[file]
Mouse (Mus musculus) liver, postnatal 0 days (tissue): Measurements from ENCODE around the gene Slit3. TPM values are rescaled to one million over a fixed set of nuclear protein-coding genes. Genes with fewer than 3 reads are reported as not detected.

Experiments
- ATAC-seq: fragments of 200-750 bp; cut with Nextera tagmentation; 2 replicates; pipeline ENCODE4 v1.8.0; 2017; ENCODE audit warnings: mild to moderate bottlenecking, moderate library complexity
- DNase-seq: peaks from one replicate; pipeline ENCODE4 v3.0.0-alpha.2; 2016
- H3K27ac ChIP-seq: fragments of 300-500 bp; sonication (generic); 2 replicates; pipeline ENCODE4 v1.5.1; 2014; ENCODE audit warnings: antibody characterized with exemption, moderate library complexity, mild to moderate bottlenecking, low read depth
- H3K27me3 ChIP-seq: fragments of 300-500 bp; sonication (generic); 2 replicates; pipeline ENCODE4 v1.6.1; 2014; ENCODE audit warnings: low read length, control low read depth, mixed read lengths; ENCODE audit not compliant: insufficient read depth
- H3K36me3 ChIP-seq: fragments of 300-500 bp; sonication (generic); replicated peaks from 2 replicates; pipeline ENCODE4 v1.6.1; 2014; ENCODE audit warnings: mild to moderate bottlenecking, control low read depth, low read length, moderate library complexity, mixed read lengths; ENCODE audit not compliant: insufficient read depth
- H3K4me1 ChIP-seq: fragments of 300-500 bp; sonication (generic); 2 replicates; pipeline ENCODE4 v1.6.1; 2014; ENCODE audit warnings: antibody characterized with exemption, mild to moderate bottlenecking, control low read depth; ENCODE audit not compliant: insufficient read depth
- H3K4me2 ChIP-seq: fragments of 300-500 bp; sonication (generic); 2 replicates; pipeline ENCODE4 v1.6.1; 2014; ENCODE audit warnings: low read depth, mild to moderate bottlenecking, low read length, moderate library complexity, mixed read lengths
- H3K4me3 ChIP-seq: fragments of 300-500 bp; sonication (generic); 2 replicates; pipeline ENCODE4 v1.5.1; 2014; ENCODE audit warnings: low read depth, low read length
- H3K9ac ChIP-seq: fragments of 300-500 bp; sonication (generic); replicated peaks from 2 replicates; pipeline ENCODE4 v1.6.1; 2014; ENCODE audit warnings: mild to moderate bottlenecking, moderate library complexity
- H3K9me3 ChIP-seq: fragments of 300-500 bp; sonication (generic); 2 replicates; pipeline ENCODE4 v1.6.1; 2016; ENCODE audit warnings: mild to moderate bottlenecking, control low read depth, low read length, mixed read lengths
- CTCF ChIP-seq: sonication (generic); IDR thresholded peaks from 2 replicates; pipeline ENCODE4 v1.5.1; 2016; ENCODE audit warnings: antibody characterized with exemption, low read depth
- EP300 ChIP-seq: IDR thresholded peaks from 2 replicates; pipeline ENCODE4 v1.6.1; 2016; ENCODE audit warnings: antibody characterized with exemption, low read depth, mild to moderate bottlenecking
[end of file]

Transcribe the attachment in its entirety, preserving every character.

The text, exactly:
Mouse (Mus musculus) liver, postnatal 0 days (tissue): Measurements from ENCODE around the gene Slit3. TPM values are rescaled to one million over a fixed set of nuclear protein-coding genes. Genes with fewer than 3 reads are reported as not detected.

Experiments
- ATAC-seq: fragments of 200-750 bp; cut with Nextera tagmentation; 2 replicates; pipeline ENCODE4 v1.8.0; 2017; ENCODE audit warnings: mild to moderate bottlenecking, moderate library complexity
- DNase-seq: peaks from one replicate; pipeline ENCODE4 v3.0.0-alpha.2; 2016
- H3K27ac ChIP-seq: fragments of 300-500 bp; sonication (generic); 2 replicates; pipeline ENCODE4 v1.5.1; 2014; ENCODE audit warnings: antibody characterized with exemption, moderate library complexity, mild to moderate bottlenecking, low read depth
- H3K27me3 ChIP-seq: fragments of 300-500 bp; sonication (generic); 2 replicates; pipeline ENCODE4 v1.6.1; 2014; ENCODE audit warnings: low read length, control low read depth, mixed read lengths; ENCODE audit not compliant: insufficient read depth
- H3K36me3 ChIP-seq: fragments of 300-500 bp; sonication (generic); replicated peaks from 2 replicates; pipeline ENCODE4 v1.6.1; 2014; ENCODE audit warnings: mild to moderate bottlenecking, control low read depth, low read length, moderate library complexity, mixed read lengths; ENCODE audit not compliant: insufficient read depth
- H3K4me1 ChIP-seq: fragments of 300-500 bp; sonication (generic); 2 replicates; pipeline ENCODE4 v1.6.1; 2014; ENCODE audit warnings: antibody characterized with exemption, mild to moderate bottlenecking, control low read depth; ENCODE audit not compliant: insufficient read depth
- H3K4me2 ChIP-seq: fragments of 300-500 bp; sonication (generic); 2 replicates; pipeline ENCODE4 v1.6.1; 2014; ENCODE audit warnings: low read depth, mild to moderate bottlenecking, low read length, moderate library complexity, mixed read lengths
- H3K4me3 ChIP-seq: fragments of 300-500 bp; sonication (generic); 2 replicates; pipeline ENCODE4 v1.5.1; 2014; ENCODE audit warnings: low read depth, low read length
- H3K9ac ChIP-seq: fragments of 300-500 bp; sonication (generic); replicated peaks from 2 replicates; pipeline ENCODE4 v1.6.1; 2014; ENCODE audit warnings: mild to moderate bottlenecking, moderate library complexity
- H3K9me3 ChIP-seq: fragments of 300-500 bp; sonication (generic); 2 replicates; pipeline ENCODE4 v1.6.1; 2016; ENCODE audit warnings: mild to moderate bottlenecking, control low read depth, low read length, mixed read lengths
- CTCF ChIP-seq: sonication (generic); IDR thresholded peaks from 2 replicates; pipeline ENCODE4 v1.5.1; 2016; ENCODE audit warnings: antibody characterized with exemption, low read depth
- EP300 ChIP-seq: IDR thresholded peaks from 2 replicates; pipeline ENCODE4 v1.6.1; 2016; ENCODE audit warnings: antibody characterized with exemption, low read depth, mild to moderate bottlenecking